The method used to cast your fishing line involves sliding your finger back and forth to swish the fishing pole back and forth to build up power to cast the line far or short depending on the motion. It's an interesting control scheme but not always precise, especially when you are trying to cast I to a particular school of fish. Reeling in the catch involves tapping on one of 3 different areas of the side of the screen (gentle, moderate, or hard reeling to pull in the fish). Pull together hard and lose the line, too gentle and the fish gets away, etc.

I personally thought the mechanics got a bit stale but it's still fun to try to get that big fish reeled in to earn some cash or XP and trophies. There is a nice selection of areas to explore and fish in but I feel like this game is one that I may just play in short bursts and eventually be done with. Perhaps some more light RPG elements would help add some replayability. Overall, if you want a fairly casual game you may have a great time. If you want more depth (no pun intended), you may want to look elsewhere.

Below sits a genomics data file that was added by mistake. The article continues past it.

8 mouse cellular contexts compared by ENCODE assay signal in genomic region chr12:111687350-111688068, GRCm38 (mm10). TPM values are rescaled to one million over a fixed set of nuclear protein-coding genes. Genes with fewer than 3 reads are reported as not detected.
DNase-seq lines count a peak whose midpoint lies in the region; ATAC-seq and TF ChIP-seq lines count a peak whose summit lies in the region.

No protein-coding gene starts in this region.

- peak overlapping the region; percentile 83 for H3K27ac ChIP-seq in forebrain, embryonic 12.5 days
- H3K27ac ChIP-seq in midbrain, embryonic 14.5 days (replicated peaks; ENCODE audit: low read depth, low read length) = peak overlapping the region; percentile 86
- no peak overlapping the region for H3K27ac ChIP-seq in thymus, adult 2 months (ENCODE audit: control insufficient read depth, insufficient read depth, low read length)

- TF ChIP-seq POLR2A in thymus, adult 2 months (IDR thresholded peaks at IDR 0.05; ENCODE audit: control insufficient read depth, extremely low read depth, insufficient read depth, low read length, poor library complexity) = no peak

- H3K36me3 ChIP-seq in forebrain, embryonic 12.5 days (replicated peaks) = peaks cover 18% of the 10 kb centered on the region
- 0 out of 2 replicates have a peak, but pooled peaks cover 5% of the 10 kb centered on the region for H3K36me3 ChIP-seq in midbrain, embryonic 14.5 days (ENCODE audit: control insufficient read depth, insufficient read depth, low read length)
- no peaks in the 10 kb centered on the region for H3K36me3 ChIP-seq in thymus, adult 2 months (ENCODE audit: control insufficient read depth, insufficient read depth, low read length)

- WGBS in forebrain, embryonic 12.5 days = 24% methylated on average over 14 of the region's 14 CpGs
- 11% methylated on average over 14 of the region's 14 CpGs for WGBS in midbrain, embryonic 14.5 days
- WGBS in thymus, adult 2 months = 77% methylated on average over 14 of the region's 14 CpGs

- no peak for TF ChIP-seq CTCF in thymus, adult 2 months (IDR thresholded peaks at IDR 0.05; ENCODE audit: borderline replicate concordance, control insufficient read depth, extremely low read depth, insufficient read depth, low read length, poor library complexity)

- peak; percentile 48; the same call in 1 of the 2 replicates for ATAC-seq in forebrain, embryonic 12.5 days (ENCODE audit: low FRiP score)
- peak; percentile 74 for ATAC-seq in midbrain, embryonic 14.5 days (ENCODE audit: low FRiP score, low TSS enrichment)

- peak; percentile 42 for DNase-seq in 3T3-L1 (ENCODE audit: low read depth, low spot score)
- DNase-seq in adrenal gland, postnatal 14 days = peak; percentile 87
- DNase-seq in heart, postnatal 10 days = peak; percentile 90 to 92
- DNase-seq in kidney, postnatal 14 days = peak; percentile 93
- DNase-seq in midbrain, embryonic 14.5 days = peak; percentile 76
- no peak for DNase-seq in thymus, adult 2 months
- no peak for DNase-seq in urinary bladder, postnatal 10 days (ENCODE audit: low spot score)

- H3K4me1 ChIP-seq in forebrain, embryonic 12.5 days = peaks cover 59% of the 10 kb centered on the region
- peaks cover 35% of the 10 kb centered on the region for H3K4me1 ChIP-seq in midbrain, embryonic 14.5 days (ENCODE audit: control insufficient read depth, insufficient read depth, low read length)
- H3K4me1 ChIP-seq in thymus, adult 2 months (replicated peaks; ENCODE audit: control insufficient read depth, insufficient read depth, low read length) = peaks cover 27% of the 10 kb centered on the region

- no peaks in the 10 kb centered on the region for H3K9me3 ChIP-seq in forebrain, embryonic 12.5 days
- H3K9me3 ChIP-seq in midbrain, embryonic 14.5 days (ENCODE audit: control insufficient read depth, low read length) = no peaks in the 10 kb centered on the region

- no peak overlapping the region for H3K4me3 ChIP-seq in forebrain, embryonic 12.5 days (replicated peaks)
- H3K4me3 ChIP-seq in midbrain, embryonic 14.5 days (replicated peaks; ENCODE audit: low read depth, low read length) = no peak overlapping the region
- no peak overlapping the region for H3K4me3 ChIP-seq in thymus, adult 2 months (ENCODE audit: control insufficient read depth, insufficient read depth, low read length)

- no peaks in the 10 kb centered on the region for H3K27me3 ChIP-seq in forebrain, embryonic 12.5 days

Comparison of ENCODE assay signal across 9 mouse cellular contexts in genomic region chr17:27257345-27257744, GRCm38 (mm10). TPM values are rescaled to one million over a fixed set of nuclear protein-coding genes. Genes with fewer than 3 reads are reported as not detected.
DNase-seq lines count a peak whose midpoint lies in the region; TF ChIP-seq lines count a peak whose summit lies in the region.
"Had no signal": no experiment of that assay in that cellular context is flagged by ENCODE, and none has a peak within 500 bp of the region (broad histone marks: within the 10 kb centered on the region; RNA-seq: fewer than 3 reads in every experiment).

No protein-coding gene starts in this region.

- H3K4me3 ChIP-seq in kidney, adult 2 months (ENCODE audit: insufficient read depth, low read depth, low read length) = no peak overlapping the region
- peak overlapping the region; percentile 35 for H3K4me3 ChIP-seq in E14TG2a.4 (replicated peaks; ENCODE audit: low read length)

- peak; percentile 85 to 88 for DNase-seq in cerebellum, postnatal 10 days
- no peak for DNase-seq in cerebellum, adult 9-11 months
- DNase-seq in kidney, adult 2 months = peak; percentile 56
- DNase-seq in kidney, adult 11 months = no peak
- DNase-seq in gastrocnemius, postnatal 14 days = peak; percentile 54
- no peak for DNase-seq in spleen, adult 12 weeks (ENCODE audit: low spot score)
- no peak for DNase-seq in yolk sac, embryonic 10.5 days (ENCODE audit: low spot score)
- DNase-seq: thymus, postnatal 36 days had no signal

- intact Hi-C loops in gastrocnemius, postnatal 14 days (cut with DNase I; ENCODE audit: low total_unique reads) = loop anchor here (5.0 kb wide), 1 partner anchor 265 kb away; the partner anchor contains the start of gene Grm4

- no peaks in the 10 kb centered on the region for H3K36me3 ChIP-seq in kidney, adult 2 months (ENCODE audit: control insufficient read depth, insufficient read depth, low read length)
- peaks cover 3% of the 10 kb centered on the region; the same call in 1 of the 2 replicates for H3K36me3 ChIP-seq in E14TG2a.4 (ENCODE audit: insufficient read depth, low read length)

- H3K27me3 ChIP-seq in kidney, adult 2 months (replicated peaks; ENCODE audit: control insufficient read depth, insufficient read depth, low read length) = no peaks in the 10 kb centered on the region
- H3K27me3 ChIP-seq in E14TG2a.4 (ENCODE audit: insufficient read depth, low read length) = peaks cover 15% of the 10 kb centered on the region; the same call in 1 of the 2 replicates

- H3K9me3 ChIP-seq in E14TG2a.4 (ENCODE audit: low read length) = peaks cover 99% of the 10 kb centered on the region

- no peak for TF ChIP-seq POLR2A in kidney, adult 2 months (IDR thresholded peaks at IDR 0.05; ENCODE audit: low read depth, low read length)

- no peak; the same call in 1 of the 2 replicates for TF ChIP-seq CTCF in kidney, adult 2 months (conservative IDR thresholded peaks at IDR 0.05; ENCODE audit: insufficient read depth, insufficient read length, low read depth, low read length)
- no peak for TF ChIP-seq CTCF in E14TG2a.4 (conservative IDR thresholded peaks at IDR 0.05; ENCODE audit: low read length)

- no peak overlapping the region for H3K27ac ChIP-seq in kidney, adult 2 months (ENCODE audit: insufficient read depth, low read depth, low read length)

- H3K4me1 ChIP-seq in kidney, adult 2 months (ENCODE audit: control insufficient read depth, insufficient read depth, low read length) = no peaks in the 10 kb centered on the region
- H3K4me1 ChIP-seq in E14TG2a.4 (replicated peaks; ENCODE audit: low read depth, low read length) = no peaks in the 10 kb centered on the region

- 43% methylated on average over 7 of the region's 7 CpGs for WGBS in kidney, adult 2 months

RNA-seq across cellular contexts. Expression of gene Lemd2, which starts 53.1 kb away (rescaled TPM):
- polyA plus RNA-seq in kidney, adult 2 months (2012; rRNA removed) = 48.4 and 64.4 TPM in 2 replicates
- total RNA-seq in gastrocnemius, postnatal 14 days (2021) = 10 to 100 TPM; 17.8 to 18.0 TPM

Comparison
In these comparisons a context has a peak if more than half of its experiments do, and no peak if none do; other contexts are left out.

Adam Rowe

I really wanted to like this game. I love fishing games and anything with RPG elements in it. The first impression was great. The graphics are beautiful, the small starting area is fun to run around and look for spots, and the shop had fun upgrades to look forwards to. I ran through the tutorial and eagerly cast my line. But not in the spot I hoped. So, I cast again. Again, going nowhere near where I thought I was aiming. After trying repeatedly, I finally hooked a fish, was excited to reel it in, but nothing about the controls for reeling it in made sense.